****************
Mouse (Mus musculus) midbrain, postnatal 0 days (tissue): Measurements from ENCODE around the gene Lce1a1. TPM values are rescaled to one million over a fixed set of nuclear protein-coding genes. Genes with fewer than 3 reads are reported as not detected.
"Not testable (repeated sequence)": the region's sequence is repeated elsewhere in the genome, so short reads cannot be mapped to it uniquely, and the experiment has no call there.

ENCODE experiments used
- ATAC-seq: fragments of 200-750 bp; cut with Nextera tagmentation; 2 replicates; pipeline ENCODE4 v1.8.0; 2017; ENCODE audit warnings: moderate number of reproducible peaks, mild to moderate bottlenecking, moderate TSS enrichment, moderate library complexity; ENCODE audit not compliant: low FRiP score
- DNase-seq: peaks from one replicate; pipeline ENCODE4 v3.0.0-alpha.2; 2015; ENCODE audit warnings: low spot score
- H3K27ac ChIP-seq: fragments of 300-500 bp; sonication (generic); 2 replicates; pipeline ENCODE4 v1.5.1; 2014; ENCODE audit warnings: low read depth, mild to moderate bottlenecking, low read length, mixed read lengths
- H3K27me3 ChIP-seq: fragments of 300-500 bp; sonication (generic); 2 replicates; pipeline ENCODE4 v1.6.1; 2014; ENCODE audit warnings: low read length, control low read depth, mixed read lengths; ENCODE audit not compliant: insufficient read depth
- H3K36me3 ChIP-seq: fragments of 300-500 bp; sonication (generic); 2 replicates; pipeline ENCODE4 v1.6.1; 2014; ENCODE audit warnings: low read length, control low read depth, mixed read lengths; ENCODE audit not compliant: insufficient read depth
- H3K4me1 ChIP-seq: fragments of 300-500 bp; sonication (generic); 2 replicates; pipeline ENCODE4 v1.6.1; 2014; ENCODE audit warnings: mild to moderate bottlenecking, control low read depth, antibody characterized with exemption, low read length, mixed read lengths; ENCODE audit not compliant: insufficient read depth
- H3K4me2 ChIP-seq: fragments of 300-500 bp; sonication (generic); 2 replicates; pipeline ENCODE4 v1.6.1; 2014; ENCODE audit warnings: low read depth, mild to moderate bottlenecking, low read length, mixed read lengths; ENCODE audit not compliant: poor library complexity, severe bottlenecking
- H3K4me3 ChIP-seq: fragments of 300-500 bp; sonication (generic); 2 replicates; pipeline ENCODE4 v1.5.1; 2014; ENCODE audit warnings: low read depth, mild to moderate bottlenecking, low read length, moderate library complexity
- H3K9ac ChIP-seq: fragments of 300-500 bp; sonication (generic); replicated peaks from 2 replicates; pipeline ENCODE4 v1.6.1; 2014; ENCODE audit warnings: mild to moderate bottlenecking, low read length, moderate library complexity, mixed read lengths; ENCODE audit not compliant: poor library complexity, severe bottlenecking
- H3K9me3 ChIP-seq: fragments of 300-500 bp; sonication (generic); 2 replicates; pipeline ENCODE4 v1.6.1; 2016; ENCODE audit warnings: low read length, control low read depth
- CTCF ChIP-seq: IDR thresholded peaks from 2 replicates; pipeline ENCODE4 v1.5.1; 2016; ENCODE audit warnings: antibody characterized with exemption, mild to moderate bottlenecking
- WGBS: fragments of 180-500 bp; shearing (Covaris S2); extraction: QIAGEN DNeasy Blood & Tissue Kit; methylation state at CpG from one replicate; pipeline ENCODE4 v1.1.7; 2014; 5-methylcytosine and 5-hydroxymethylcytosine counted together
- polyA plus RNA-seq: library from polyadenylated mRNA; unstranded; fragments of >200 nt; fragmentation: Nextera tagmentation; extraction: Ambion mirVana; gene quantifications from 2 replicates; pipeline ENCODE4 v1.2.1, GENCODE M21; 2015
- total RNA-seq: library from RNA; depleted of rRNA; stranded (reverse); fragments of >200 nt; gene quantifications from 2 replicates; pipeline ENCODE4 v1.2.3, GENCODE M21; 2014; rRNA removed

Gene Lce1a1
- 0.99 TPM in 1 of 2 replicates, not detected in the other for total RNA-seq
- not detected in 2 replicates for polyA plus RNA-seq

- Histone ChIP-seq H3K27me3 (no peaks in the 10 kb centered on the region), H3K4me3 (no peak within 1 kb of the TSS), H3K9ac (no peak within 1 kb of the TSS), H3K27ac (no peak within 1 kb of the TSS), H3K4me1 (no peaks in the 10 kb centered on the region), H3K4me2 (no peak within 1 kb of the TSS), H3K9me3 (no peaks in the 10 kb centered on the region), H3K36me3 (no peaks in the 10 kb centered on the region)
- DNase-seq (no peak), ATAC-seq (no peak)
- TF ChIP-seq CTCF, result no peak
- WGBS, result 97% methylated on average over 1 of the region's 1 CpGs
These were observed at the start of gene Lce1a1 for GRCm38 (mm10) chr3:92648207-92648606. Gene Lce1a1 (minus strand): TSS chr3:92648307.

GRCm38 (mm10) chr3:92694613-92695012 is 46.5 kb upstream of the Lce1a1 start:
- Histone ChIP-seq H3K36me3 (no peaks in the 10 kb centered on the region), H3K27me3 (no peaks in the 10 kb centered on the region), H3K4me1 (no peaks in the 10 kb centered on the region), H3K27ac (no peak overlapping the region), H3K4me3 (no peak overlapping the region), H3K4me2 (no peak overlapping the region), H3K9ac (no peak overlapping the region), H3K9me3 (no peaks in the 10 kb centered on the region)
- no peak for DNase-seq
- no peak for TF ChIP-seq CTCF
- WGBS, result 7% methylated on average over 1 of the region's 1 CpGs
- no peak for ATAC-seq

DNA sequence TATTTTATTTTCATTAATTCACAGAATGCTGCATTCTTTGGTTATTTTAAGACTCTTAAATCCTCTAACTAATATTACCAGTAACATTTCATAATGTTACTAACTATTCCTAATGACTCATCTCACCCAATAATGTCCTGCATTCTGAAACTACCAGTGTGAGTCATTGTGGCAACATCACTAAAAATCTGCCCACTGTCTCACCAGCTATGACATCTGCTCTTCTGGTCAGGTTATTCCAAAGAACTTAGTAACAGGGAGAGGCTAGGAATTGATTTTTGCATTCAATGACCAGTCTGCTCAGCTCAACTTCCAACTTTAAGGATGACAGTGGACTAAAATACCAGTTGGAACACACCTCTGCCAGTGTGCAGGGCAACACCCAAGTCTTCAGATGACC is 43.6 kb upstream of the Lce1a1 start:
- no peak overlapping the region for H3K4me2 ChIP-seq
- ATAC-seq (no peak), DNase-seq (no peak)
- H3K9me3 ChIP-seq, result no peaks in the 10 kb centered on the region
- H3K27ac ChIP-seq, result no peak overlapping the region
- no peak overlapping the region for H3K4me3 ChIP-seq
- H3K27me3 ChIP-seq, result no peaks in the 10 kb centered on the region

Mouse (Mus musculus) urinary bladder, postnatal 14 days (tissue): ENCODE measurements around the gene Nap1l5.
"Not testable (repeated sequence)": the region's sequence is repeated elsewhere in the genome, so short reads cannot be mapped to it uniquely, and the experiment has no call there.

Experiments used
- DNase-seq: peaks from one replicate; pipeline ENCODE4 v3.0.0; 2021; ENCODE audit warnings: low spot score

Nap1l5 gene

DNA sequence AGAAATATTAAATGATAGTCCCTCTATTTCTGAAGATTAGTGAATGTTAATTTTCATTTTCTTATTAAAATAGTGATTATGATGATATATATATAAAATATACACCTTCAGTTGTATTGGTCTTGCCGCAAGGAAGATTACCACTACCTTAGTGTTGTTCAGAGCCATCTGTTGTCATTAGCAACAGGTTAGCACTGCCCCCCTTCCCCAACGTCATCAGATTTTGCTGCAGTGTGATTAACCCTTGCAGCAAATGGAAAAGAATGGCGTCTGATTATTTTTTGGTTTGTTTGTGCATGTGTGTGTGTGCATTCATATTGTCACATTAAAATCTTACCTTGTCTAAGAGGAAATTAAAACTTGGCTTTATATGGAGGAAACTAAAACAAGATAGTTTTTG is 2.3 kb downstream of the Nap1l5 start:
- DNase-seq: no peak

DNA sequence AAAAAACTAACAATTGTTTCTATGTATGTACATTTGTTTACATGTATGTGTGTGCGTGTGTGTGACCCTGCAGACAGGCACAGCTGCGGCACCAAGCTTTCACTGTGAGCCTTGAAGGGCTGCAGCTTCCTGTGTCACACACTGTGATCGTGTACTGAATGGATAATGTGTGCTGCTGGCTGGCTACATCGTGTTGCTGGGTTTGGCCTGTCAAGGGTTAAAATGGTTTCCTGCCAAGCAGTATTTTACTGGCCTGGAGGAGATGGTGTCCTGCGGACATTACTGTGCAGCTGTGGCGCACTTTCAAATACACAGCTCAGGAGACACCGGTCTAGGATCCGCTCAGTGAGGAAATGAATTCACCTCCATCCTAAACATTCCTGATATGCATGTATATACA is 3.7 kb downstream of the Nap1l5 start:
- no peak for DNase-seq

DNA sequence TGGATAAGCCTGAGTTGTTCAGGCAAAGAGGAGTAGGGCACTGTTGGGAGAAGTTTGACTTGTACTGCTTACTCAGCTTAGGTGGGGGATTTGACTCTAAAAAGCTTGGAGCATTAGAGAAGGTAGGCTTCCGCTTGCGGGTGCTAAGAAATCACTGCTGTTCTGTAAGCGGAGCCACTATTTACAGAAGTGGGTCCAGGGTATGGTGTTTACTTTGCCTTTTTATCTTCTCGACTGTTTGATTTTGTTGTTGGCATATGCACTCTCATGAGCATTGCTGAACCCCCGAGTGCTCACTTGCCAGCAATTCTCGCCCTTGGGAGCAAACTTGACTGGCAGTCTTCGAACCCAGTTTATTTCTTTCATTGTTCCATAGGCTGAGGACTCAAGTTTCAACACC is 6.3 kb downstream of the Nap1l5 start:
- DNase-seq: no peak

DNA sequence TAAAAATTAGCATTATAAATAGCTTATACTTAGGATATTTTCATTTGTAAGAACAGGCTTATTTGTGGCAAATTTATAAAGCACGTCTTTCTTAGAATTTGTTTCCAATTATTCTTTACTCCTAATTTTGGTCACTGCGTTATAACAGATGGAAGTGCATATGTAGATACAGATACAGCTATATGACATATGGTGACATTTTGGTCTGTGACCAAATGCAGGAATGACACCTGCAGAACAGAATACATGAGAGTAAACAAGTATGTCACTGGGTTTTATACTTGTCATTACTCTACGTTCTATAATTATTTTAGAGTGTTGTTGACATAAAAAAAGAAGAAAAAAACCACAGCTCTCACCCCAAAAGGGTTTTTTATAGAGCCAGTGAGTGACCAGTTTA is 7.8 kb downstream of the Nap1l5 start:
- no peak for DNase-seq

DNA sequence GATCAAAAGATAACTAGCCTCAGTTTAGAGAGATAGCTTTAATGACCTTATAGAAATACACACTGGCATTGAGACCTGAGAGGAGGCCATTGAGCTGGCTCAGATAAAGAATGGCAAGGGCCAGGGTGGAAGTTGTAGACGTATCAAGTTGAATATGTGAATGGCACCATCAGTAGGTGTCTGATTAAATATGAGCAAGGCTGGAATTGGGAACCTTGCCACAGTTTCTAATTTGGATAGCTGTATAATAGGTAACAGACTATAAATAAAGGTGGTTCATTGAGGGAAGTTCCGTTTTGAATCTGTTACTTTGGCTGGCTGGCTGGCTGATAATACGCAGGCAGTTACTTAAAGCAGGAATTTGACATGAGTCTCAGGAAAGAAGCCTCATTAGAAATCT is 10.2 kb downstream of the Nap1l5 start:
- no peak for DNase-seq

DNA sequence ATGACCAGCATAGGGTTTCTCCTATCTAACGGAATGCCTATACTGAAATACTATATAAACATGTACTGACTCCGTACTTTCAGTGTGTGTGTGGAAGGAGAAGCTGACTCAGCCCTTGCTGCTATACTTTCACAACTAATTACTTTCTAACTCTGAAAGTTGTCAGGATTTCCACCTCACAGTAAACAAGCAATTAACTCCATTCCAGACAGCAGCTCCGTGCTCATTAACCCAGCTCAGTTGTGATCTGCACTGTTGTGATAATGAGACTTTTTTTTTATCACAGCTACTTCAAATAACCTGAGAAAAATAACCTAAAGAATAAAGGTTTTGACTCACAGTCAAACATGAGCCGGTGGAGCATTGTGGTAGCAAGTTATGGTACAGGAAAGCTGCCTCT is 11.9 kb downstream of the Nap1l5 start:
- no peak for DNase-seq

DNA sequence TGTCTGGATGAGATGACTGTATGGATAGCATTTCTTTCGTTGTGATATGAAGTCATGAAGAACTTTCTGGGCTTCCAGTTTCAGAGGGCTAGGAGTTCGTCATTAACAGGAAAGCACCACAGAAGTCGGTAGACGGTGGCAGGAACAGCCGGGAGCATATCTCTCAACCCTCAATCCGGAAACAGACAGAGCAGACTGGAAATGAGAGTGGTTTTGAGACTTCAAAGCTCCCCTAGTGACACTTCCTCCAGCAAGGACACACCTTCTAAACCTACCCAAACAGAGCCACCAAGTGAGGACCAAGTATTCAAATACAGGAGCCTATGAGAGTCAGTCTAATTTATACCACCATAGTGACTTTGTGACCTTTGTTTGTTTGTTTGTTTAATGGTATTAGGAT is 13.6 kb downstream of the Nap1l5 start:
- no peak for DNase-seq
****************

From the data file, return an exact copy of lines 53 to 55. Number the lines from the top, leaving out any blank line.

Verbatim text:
- no peak for DNase-seq

DNA sequence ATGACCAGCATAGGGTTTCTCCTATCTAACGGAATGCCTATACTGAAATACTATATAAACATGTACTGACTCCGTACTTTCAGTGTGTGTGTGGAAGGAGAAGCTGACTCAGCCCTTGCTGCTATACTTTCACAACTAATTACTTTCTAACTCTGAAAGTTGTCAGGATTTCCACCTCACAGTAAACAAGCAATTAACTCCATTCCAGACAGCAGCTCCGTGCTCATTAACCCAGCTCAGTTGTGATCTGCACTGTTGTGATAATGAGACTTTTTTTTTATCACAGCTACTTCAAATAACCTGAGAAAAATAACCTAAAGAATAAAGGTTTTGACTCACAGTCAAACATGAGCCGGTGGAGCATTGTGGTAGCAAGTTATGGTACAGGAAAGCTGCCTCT is 11.9 kb downstream of the Nap1l5 start:
- no peak for DNase-seq